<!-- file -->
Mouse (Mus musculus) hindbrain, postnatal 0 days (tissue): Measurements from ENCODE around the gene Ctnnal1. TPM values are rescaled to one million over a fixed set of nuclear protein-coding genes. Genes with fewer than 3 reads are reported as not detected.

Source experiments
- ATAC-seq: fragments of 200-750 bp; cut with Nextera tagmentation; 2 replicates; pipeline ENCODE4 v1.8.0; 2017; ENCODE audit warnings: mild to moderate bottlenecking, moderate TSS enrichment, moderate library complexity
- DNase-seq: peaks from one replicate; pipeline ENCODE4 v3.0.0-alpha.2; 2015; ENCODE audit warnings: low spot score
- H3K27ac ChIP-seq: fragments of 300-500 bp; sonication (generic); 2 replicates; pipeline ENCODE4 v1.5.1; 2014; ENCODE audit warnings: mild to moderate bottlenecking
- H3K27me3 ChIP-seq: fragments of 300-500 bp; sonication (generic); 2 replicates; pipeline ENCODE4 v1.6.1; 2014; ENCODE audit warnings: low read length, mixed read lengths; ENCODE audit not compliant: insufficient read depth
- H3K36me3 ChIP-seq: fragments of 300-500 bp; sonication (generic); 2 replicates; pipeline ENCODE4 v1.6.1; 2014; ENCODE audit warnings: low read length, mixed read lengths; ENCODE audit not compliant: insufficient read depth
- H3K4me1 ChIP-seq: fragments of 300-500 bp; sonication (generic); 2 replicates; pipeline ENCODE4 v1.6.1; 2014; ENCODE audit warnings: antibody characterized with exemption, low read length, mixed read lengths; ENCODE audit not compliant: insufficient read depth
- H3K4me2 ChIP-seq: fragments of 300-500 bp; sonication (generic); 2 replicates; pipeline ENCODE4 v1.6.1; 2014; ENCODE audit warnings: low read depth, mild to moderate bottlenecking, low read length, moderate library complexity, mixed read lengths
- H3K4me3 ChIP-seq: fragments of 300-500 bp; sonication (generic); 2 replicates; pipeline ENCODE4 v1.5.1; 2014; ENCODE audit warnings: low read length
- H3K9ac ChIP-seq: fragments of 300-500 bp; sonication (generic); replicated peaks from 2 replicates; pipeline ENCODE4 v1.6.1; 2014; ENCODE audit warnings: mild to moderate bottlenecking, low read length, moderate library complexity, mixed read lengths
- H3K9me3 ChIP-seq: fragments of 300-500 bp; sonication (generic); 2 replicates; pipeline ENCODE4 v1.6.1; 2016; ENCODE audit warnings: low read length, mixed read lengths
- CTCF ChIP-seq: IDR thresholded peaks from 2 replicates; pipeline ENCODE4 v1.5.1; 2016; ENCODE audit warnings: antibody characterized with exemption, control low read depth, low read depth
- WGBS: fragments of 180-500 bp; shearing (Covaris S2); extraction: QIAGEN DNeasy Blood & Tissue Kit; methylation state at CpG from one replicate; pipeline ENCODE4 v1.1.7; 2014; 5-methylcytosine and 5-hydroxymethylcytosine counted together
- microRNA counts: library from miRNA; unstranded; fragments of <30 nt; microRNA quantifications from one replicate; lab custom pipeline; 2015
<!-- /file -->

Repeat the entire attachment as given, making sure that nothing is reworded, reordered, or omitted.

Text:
Mouse (Mus musculus) hindbrain, postnatal 0 days (tissue): Measurements from ENCODE around the gene Ctnnal1. TPM values are rescaled to one million over a fixed set of nuclear protein-coding genes. Genes with fewer than 3 reads are reported as not detected.

Source experiments
- ATAC-seq: fragments of 200-750 bp; cut with Nextera tagmentation; 2 replicates; pipeline ENCODE4 v1.8.0; 2017; ENCODE audit warnings: mild to moderate bottlenecking, moderate TSS enrichment, moderate library complexity
- DNase-seq: peaks from one replicate; pipeline ENCODE4 v3.0.0-alpha.2; 2015; ENCODE audit warnings: low spot score
- H3K27ac ChIP-seq: fragments of 300-500 bp; sonication (generic); 2 replicates; pipeline ENCODE4 v1.5.1; 2014; ENCODE audit warnings: mild to moderate bottlenecking
- H3K27me3 ChIP-seq: fragments of 300-500 bp; sonication (generic); 2 replicates; pipeline ENCODE4 v1.6.1; 2014; ENCODE audit warnings: low read length, mixed read lengths; ENCODE audit not compliant: insufficient read depth
- H3K36me3 ChIP-seq: fragments of 300-500 bp; sonication (generic); 2 replicates; pipeline ENCODE4 v1.6.1; 2014; ENCODE audit warnings: low read length, mixed read lengths; ENCODE audit not compliant: insufficient read depth
- H3K4me1 ChIP-seq: fragments of 300-500 bp; sonication (generic); 2 replicates; pipeline ENCODE4 v1.6.1; 2014; ENCODE audit warnings: antibody characterized with exemption, low read length, mixed read lengths; ENCODE audit not compliant: insufficient read depth
- H3K4me2 ChIP-seq: fragments of 300-500 bp; sonication (generic); 2 replicates; pipeline ENCODE4 v1.6.1; 2014; ENCODE audit warnings: low read depth, mild to moderate bottlenecking, low read length, moderate library complexity, mixed read lengths
- H3K4me3 ChIP-seq: fragments of 300-500 bp; sonication (generic); 2 replicates; pipeline ENCODE4 v1.5.1; 2014; ENCODE audit warnings: low read length
- H3K9ac ChIP-seq: fragments of 300-500 bp; sonication (generic); replicated peaks from 2 replicates; pipeline ENCODE4 v1.6.1; 2014; ENCODE audit warnings: mild to moderate bottlenecking, low read length, moderate library complexity, mixed read lengths
- H3K9me3 ChIP-seq: fragments of 300-500 bp; sonication (generic); 2 replicates; pipeline ENCODE4 v1.6.1; 2016; ENCODE audit warnings: low read length, mixed read lengths
- CTCF ChIP-seq: IDR thresholded peaks from 2 replicates; pipeline ENCODE4 v1.5.1; 2016; ENCODE audit warnings: antibody characterized with exemption, control low read depth, low read depth
- WGBS: fragments of 180-500 bp; shearing (Covaris S2); extraction: QIAGEN DNeasy Blood & Tissue Kit; methylation state at CpG from one replicate; pipeline ENCODE4 v1.1.7; 2014; 5-methylcytosine and 5-hydroxymethylcytosine counted together
- microRNA counts: library from miRNA; unstranded; fragments of <30 nt; microRNA quantifications from one replicate; lab custom pipeline; 2015